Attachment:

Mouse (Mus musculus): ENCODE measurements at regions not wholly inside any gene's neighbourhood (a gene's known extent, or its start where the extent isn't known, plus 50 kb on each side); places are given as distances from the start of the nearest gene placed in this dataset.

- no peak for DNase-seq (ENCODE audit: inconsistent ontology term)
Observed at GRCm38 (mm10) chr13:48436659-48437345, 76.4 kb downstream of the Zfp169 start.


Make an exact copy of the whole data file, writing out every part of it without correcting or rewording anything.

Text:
Mouse (Mus musculus): ENCODE measurements at regions not wholly inside any gene's neighbourhood (a gene's known extent, or its start where the extent isn't known, plus 50 kb on each side); places are given as distances from the start of the nearest gene placed in this dataset.

- no peak for DNase-seq (ENCODE audit: inconsistent ontology term)
Observed at GRCm38 (mm10) chr13:48436659-48437345, 76.4 kb downstream of the Zfp169 start.